Saturday, April 2, 2011

Surtur Rising by Amon Amarth

Surtur Rising

Amon Amarth got their start nearly 20 years ago.  They hail from Sweden and actually released their first album, well demo really, Thor Arise in 1993, around the same time as the Swedish Death Metal scene really took off.  It had been around for a little while before this but by 1992 Entombed had really separated themselves from the other bands in this genre.. 

With Amon Amarth, things were a bit different.  While their early offerings were every bit as raw and "garage-like" as the other bands in this scene, what differentiated them was the lyrics they chose to use combined with the presence they imposed upon a crowd.  Virtually all of Amon Amarth's recordings pay homage to Norse Mythology and their regions rich tradition regarding Viking lore. 

While much of their earlier recordings were an assault upon the listener, it was the Mythogical and Viking narrative, told through guttural and almost supernatural vocality, that drew the attention they had.  While remaining true to their roots, each of their recordings began to show a bit more from the band, in terms of the variance and rhythmic blending they chose to employ.  Today's Amon Amarth, one could say, is a purely evolved version of the band, that once roared through  Black Sabbath's namesake classic, claiming it as their own.

Surtur Rising, the newest offering by the band contains 11 tracks, each building upon the one that came before.  The record opens with "War of the Gods", a melodic tribute to the roots I've touched upon.  Johan Hegg's trademark vocals alongside the power of his band mates help set the tone for Surtur.  The band even incorporated a bit of choral qualities at points throughout the song.  They continue with the very lyrically rhythmic tale "Tock's Taunt-Loke's Treachery Pt. 2".

The Third, "Destroyer of the Universe" and Fourth, "Slaves of Fear" are about as commercial as these guys get.  Very good lyrics wrapped nicely amongst perfected instrumentation. "Live without Regrets", also has its fair share of catchy hooks neatly transitioning into the heart of the album.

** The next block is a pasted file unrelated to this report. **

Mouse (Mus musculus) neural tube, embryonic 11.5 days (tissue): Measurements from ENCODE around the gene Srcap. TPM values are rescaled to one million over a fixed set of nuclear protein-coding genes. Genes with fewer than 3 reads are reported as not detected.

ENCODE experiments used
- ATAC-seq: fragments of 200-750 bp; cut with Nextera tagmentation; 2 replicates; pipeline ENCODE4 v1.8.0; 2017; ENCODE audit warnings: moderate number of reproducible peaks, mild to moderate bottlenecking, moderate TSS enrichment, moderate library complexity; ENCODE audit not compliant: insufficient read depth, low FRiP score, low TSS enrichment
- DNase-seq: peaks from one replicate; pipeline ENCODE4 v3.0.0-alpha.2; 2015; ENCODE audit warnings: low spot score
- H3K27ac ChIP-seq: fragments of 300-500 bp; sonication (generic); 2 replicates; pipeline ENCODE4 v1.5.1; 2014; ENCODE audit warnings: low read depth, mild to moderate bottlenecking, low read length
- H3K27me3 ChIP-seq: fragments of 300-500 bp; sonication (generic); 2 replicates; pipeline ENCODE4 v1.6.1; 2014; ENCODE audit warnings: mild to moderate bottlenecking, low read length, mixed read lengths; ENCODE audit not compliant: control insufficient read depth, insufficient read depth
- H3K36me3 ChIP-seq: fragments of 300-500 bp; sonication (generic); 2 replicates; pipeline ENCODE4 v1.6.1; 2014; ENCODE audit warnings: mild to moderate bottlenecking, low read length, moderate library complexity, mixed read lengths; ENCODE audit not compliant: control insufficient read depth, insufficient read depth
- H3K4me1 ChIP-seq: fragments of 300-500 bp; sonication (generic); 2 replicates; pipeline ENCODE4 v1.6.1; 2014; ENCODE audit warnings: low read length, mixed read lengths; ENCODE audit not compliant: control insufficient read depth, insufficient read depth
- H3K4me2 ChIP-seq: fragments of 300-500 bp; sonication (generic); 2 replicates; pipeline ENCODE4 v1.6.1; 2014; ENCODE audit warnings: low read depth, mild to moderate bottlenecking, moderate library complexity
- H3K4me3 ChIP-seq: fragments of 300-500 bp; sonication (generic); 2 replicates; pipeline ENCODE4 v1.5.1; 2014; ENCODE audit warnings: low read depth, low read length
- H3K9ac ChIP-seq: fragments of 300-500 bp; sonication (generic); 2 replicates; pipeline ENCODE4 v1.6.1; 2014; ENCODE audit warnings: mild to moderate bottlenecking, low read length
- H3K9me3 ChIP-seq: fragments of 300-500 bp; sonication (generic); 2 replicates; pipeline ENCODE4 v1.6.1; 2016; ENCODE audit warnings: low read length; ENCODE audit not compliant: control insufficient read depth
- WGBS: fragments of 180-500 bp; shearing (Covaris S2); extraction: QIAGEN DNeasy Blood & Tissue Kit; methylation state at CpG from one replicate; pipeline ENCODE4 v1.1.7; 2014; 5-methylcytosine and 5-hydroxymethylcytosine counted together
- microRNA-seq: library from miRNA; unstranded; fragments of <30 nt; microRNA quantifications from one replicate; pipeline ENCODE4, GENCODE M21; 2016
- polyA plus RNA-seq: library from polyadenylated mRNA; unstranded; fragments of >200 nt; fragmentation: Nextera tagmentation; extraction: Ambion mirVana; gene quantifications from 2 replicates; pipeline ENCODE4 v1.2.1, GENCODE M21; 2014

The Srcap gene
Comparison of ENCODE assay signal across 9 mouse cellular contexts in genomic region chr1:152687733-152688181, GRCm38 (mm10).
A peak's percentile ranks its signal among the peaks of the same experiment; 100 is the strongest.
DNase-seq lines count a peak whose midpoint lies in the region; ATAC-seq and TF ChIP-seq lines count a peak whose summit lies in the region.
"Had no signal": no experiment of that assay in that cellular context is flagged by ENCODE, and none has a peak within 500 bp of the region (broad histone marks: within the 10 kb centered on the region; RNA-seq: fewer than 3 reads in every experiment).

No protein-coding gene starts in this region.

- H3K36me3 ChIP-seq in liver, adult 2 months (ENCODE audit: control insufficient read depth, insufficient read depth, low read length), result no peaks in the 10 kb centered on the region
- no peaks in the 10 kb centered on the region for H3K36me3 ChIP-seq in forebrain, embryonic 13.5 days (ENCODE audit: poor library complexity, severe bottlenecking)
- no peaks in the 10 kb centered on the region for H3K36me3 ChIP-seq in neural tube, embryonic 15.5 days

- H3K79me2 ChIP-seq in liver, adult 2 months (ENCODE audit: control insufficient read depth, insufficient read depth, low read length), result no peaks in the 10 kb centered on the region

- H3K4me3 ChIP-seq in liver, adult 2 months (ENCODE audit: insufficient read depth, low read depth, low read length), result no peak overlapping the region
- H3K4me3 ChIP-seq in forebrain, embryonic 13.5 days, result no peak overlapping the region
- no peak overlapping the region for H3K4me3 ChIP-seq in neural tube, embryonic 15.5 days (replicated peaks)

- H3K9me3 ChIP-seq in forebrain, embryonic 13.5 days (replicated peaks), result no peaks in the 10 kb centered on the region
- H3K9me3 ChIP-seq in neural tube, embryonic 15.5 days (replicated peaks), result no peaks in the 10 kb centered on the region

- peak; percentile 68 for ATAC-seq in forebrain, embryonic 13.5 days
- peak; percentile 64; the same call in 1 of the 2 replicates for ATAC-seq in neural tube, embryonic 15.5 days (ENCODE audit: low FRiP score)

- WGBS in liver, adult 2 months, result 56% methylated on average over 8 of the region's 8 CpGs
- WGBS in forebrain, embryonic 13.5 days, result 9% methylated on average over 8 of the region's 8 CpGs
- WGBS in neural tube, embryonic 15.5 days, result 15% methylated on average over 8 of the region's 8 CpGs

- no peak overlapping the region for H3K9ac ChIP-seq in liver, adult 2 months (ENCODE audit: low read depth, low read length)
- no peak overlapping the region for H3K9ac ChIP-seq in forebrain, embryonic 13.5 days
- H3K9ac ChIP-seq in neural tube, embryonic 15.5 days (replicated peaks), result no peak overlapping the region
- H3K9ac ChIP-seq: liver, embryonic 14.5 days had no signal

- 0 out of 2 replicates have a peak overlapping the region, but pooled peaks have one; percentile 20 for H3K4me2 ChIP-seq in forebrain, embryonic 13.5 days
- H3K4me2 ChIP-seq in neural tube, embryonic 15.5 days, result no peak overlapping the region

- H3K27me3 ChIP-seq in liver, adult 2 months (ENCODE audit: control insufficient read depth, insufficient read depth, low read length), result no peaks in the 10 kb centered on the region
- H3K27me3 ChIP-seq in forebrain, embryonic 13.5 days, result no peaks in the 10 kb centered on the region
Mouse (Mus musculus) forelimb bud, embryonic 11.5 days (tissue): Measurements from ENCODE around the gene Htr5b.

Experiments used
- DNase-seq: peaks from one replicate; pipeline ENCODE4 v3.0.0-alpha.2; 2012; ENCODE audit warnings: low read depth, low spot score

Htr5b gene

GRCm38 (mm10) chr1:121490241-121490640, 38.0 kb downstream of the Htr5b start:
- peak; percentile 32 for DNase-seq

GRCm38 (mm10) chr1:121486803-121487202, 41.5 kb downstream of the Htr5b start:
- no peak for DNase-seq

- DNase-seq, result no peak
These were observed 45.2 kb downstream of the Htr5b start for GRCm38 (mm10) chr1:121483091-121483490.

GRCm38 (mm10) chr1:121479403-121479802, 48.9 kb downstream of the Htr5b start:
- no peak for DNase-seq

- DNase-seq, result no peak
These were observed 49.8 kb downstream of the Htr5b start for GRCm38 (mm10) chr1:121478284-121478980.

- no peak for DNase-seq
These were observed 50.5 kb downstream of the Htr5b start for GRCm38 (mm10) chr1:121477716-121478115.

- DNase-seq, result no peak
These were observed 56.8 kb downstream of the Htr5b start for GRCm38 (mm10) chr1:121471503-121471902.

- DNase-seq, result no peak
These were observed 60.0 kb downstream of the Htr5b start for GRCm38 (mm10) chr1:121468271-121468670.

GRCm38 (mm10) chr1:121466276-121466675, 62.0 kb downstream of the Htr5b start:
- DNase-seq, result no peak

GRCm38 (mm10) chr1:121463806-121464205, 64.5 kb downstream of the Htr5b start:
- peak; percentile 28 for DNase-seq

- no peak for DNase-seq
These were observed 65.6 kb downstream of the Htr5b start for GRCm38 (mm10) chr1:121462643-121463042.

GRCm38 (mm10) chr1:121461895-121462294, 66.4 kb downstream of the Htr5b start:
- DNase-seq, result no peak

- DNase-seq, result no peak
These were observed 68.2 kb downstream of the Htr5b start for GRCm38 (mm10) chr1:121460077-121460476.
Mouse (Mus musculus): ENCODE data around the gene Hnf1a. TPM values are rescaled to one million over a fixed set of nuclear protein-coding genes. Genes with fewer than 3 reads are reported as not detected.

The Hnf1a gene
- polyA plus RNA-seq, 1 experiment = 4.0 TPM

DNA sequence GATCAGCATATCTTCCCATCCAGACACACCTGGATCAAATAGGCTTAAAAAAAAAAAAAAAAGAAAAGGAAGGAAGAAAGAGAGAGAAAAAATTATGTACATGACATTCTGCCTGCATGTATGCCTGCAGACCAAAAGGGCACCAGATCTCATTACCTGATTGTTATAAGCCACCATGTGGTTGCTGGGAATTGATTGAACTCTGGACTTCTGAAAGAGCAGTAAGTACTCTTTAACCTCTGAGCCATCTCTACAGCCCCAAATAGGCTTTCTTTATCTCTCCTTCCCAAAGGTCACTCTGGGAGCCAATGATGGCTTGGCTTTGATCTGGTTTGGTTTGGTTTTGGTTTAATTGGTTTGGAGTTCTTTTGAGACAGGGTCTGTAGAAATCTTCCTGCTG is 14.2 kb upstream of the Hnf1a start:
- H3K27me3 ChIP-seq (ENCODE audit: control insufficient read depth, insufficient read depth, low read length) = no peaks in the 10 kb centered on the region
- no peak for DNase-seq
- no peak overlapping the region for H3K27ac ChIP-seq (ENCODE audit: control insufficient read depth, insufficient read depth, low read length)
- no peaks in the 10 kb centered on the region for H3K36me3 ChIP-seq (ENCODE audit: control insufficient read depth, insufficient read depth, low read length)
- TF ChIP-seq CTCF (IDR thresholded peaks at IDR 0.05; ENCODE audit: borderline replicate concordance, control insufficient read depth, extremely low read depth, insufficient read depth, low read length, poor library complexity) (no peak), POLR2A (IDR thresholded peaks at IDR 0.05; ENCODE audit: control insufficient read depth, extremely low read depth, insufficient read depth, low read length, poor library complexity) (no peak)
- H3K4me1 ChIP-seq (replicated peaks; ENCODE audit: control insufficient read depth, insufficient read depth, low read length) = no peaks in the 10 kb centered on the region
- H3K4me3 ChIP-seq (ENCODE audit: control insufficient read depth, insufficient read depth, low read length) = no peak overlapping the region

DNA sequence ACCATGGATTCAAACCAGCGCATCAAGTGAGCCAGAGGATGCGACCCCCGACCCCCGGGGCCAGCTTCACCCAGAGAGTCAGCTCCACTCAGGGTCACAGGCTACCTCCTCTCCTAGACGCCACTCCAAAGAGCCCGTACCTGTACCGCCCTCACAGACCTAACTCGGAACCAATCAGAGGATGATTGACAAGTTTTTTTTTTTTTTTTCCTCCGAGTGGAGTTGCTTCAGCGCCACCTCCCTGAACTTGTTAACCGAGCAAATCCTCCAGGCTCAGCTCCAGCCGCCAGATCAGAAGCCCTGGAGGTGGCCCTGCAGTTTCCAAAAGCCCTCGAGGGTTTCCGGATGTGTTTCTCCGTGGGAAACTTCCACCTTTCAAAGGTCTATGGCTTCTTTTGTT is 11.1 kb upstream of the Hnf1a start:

The rest of the album is dominating.  In each of the remaining songs effectiveness, each offering a new element to the palette.  "The Last Stand of Frej", is perhaps the most moving track on Surtur, where interwoven rhythmic tendencies stand united with softer, and at times ethereal rhythms.  "For Victory of Death", is a straight up call to arms, combining inspiration and pride into a finely tuned Battle Hymn. 

For me,"Wrath of the Norsemen" is without a doubt the most powerful song on the album.  For me, it has all the qualities I find so magnetizing in "Under the Northern Star", from their 2006 album, "With Odin on our Side.", in my opinion, one of the greatest songs ever written, for any genre.  This song is a guttural narrative encapsulating a beautiful plea for help, "Somebody Wake me/From this horrible dream/Somebody save me/From this terror I feel"  Then as the song concludes, a somber realization dawns "No one can save me/From this horrible dream/No one can hear me/Over heartbreak and screams"

"A Beast am I", is the unfortunate victim of location.  It is sandwiched between,what I feel to be, the two most powerful songs on the entire album.  It does not deserve such a fate.  It is a very solid effort, where Hegg is almost chanting his reflections; a song that begins with Fredrick Andersson, laying down some heavy beats. Combine this with haunting additions like, abbreviated howling and low level guttural inflection, and you get "A Beast am I".

"Doom over Dead Men", Is another track which is very effective and extremely powerful in both function and form.  The skill sets of Johan Soderburg, Olavi Mikkonen and Ted Lundstrom on guitars and bass, really come alive.  The hook in this song is very effective in its usage of anaphora, on display throughout the chorus.

The album concludes with a cover of "System of a Down's", "Aerials".  Amon Amarth stays pretty close to the original in overall replication.  The difference being a heavier arrangement along with Hegg' vocals. The result, a remastering of a very good song.

I have a somewhat biased ear for this particular type of metal, and this band specifically, but if the album was not how I described it to be, then I would have attacked each failing nuance, with the ferocity of a dragon.  Clearly, this album is a must own for any fans of the band or its genre.  Viking Metal at its best.

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